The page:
Merged Sony-BMG would be world's No. 1

Source: Chinaview

BEIJING, June 22 (Xinhuanet) -- Universal Music maintained its status as the world's market leader in 2003, but a combined Sony and BMG would have challenged its dominance, reported CRIENGLISH.com. The Sony-BMG merger plan cleared a major hurdle June 17 when European competition commissioner gave his approval to the deal.A music industry trade group released market share figures that show BMG and Sony had an aggregate share of 25.1% in 2003.

Picture of the day

I just had to post this picture because Amerie is hot!

Today in Hip Hop/Urban History: Artists who had an influence on hip hop

1976 - "Godspell" opens at Broadhurst Theater NYC for 527 performances

1963 - "Little" Stevie Wonder (13) releases "Fingertips"

Text source: History of rock

Check out Stevie Wonder

Born Steveland Morris May 13, in Saginaw, Michigan. Stevie Wonder was placed in an incubator and given too much oxygen, causing permanent sight loss. Playing the harmonica at five, he started piano lessons at six and took up the drums at eight. Lula Mae Hardaway Wonder's mother was afraid to let the young boy out of house. Thus a brilliant musical career was launched. To pass the time of day, Wonder would beat on pot, pans,and any other surface that helped him keep rhythm with the tunes he heard on the radio. As he became proficient on various real instruments, he started playing at the local church and soon grew to be something of a neighborhood sensation. A child prodigy at an early age, Steveland sang like a seasoned veteran. After the family moved to Detroit word spread of the gifted Wonder. It would be only a matter of time until someone from Motown caught wind of this talented youngster.
Writing his first song at the age of ten, his musical talents were first recognized by Ronnie White of the Miracles, hear him at that age old playing harmonica for his children in 1961. White took him to Brian Holland who arranged an audition with Motown Records' Berry Gordy Jr., who quickly signed him to the Tamla label and named him "Little" Stevie Wonder. His first album, Little Stevie Wonder the 12 Year Old Genius made the child a huge star, and gave Stevie a number one hit with single "Fingertips," #1 pop and R&B hit. The following year he enrolled in the Michigan School for the Blind where he studied classical piano.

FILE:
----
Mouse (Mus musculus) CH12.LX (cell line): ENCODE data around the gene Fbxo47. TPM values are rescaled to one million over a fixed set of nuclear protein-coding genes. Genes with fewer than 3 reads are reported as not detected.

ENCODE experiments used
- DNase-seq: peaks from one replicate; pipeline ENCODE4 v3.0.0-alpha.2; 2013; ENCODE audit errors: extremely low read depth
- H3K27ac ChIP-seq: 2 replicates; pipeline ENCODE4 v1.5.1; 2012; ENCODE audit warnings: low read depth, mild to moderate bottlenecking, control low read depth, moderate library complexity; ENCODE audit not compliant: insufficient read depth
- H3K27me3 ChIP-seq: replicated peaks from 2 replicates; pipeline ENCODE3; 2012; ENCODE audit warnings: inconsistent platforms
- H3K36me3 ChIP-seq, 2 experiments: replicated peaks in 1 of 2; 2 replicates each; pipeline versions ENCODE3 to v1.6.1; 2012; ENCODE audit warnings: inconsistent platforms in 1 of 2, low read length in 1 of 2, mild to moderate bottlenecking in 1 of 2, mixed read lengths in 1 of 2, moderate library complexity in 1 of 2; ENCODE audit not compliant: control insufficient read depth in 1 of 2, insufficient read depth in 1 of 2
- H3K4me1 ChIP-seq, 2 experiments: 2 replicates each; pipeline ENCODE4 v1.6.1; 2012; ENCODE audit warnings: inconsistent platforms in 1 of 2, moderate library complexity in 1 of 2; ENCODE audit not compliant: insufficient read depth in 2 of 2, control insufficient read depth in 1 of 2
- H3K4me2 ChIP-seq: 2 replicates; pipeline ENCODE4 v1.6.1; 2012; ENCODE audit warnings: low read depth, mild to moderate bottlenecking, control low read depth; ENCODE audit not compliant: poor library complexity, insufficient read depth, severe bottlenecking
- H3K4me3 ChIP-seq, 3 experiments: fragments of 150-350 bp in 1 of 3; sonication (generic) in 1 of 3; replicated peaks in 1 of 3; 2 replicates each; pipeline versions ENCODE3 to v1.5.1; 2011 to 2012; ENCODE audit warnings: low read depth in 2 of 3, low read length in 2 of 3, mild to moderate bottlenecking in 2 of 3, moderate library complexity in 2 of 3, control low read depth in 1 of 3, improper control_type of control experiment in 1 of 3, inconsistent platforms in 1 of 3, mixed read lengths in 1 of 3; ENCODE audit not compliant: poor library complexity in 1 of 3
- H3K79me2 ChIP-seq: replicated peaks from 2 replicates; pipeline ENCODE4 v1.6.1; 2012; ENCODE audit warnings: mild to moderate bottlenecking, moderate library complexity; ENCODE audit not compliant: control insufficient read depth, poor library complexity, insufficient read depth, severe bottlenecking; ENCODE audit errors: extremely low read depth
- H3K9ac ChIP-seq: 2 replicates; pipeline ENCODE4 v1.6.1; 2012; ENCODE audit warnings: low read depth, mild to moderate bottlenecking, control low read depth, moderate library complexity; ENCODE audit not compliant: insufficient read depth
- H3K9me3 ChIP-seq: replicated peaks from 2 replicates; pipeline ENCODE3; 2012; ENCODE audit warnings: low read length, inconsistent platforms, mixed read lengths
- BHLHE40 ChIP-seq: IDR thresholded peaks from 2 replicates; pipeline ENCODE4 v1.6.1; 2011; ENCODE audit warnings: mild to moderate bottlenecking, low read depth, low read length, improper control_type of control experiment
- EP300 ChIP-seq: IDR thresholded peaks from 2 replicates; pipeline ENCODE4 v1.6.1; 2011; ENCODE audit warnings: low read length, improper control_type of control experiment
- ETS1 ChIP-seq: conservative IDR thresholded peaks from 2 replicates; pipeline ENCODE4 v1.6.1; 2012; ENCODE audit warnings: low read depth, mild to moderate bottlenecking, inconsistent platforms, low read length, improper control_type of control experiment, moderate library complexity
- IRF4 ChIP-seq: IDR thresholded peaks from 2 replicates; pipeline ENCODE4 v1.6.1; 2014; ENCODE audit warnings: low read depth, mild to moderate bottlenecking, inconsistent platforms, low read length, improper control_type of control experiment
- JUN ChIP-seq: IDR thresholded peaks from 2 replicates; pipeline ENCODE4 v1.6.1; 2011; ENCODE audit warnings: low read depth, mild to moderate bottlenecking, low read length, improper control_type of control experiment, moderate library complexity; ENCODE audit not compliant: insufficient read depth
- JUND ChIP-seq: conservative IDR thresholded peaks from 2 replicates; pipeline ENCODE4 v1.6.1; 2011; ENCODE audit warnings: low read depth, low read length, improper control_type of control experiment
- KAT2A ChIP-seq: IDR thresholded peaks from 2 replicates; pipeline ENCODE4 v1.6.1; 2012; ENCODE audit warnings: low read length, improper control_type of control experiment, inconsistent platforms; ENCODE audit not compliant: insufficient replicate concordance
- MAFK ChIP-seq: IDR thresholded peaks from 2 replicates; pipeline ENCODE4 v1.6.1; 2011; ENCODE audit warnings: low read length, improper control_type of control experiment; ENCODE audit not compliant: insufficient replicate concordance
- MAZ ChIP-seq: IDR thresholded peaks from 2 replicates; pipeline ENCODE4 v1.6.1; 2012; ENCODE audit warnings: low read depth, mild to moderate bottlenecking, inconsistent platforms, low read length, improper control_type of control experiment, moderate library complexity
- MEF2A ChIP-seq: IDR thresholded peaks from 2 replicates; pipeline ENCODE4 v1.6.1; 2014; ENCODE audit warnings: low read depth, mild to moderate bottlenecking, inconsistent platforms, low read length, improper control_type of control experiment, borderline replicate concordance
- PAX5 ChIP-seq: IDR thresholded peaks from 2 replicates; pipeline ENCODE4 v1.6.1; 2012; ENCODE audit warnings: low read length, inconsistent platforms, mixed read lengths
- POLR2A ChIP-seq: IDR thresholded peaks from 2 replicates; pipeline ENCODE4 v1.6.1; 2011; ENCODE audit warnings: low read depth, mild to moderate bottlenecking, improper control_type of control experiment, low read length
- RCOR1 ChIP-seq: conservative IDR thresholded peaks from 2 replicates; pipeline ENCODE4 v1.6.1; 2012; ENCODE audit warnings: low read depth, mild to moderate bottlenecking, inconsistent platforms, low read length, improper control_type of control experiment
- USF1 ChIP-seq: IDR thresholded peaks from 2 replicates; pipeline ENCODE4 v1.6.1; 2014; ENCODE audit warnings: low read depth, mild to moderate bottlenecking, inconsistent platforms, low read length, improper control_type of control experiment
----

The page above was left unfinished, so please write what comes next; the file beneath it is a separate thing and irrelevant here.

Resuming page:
1959-“Along Came Jones” by Coasters peaks at #9

Coasters websites:


Coasters Website

Text source: Wikepedia

The Coasters were an American doo wop and early rock and roll group, evolving from The Robins, a Los Angeles based doo wop group. After The Robins signed with Atlantic Records (1955, after the massive chart success of "Smokey Joe's Cafe"), the group split up. Carl Gardner (tenor) and Bobby Nunn (bass) formed The Coasters.
The Coasters continued their association with the Robins' legendary songwriters, Leiber & Stoller. They soon added Billy Guy (baritone), Leon Hughes (tenor) and Adolph Jacobs (guitar), releasing their first single "Down in Mexico", a major R&B hit in 1956. In 1957, The Coasters crossed over with "Young Blood"/"Searchin'". This was followed by a dry period, and the group relocated to New York City. Nunne and Hughes left, replaced by Dub Jones (bass, of The Cadets) and Obie Jessie. Jessie was soon replaced by Cornell Gunter (The Flairs). This new line-up released "Yakety-Yak", which included King Curtis on tenor saxophone. The song was a huge mainstream hit, as was the follow-up "Charlie Brown". This was followed by "Along Came Jones", "Poison Ivy", "Shoppin' for Clothes" and "Little Egypt".

No comments:

Post a Comment